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I have a text file with 25 fields, delimited with a pipe symbol.

Now, I have created a console application to import this text file data into the database table. In my database table, I have only 10 columns, and the user will choose the 10 columns from the 25 columns. So I have to import the specific 10 fields chosen by the user into the database. I am using the bulk insert query to import the text file into a temp table in my console application.

Now, how do I import only the user-chosen 10 columns from the text file to database table? How do I modify the bulk insert query to achieve this?

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Does the user get to map which source column goes to which destination column? If so, do you need to worry about datatypes (ie - date/int)? What happens if the user only selects 9 columns? Why does the source data have 25 columns if you only need 10? I'm assuming you're going to need some sort of dynamic SQL, but what exactly are you attempting to do here? – Clockwork-Muse Jun 19 '12 at 15:56
Thanks for replying me. Yeah user will map which source column data is going to which destination column. u r right, i have problems with datatypes too. I have an UI, where user have to map for all the database columns (all 10 columns). so there is no chance of mapping only 9 columns. The Source Text file is from client, they will have n number of column datas in their file, but, i have choose the mapped columns alone. wt i need is, how to pick the user mapped columns alone from the text file using the bulk insert or is there any other way to do so? Thanks, venkat – Venkat Ramanan L Jun 20 '12 at 4:50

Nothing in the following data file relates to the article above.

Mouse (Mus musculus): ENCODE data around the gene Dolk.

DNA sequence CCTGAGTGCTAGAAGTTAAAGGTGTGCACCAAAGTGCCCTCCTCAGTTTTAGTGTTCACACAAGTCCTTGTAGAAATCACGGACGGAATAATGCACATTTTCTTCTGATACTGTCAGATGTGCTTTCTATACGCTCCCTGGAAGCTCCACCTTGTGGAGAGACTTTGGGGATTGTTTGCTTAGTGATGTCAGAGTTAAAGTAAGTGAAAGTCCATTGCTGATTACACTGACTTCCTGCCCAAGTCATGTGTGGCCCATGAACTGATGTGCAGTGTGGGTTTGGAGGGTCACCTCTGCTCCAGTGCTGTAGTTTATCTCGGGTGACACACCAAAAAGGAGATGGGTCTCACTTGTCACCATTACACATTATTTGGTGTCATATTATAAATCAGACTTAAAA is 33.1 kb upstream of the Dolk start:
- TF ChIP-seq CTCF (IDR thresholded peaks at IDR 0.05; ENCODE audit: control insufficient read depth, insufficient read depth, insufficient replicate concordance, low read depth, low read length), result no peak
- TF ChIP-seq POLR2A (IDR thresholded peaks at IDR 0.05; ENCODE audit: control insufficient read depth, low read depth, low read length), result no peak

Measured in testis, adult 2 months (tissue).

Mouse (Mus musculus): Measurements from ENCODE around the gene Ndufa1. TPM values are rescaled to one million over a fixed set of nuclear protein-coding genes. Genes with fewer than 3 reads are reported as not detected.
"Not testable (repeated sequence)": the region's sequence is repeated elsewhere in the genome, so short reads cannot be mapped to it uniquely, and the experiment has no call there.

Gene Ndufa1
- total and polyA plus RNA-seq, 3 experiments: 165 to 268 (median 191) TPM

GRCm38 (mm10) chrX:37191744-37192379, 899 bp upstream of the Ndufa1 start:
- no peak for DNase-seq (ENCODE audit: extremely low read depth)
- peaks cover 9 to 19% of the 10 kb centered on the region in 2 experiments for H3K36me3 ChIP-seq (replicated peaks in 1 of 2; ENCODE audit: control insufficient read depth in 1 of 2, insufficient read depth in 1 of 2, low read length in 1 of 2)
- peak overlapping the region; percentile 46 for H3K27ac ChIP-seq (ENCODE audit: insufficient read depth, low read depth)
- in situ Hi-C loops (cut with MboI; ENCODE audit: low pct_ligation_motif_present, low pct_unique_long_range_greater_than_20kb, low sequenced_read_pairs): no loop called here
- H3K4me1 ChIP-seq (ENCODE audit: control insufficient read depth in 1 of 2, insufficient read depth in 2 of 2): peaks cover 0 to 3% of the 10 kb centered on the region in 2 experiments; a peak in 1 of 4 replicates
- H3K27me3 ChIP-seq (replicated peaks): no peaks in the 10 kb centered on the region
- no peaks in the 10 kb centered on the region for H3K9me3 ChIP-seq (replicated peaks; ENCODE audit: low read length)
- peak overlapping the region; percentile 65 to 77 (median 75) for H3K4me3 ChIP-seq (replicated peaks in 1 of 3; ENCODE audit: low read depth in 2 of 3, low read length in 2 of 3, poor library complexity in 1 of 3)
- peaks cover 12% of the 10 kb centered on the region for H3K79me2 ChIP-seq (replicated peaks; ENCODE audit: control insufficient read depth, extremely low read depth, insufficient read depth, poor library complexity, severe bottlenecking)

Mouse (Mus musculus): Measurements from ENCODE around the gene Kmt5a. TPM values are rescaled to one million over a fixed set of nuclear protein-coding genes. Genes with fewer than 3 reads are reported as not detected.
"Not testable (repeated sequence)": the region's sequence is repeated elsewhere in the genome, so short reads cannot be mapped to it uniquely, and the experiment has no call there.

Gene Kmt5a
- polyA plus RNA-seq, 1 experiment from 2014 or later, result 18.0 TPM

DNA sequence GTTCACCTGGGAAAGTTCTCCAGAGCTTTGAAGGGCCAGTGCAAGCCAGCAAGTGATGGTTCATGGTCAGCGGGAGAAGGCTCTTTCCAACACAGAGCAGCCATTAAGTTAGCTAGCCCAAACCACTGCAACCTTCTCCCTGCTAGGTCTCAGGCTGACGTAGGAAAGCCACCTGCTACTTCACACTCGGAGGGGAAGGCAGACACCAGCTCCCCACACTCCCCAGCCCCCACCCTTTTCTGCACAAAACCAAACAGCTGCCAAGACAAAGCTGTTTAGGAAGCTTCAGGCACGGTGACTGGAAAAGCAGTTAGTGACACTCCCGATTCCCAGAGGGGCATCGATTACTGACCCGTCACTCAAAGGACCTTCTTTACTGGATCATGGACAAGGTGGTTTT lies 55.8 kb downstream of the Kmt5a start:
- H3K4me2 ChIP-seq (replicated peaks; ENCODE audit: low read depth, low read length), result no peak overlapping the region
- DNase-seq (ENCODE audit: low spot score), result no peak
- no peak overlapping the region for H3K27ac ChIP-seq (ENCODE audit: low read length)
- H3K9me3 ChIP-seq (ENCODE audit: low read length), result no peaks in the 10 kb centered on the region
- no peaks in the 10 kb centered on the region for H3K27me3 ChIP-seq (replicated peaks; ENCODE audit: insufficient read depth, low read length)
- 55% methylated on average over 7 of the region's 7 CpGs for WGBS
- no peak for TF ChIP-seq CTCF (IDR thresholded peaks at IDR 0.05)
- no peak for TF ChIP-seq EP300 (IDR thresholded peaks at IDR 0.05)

I'm assuming you have a predetermined set of fields in the file - why the heck are your users supplying a 25-field file? Also, how 'smart' are your users going to be - and what's the potential for them to completely mess something in your process up (ie, switching two like-typed columns). Is there any way to pre-restrict certain columns - although this can be 'gotten around'. Normally, you'd bulk-insert to a 25-field 'temp' table (all varchar columns), and then run a (dynamic, here) SELECT statement into your real (10 column) table. – Clockwork-Muse Jun 20 '12 at 15:26
Also, what about things like datatype conversions? For example, a user may supply something that to them looks like a valid date/time/timestamp value, but that your RDBMS can't (automatically) handle. Actually, with dates, you may simply run into a problem where users could be giving you dates in *MDY format, but your server is expecting it to be in *DMY format. – Clockwork-Muse Jun 20 '12 at 15:29
hey, it seems, wt u have suggested is a good idea. can import all 25 columns in to a temp table with varchar data type for all columns except the 10 mapped columns. coz, for those 10 mapped columns, i can get the data type from the mapped table, so i can query that and construct a dynamic query like 10 mapped columns, i will put the exact data type in db and for 15 un mapped columns, i will put varchar(max). Now if i import this, i will get all 25 with 10 exact col's with its real data type. Frm temp table i will sel and move to my original table. i think it will work. will try this. thanks – Venkat Ramanan L Jun 21 '12 at 4:26

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